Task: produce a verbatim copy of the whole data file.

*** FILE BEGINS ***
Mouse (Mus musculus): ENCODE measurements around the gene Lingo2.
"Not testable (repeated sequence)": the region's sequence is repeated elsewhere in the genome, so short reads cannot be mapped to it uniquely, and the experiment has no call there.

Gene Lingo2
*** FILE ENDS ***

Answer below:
Mouse (Mus musculus): ENCODE measurements around the gene Lingo2.
"Not testable (repeated sequence)": the region's sequence is repeated elsewhere in the genome, so short reads cannot be mapped to it uniquely, and the experiment has no call there.

Gene Lingo2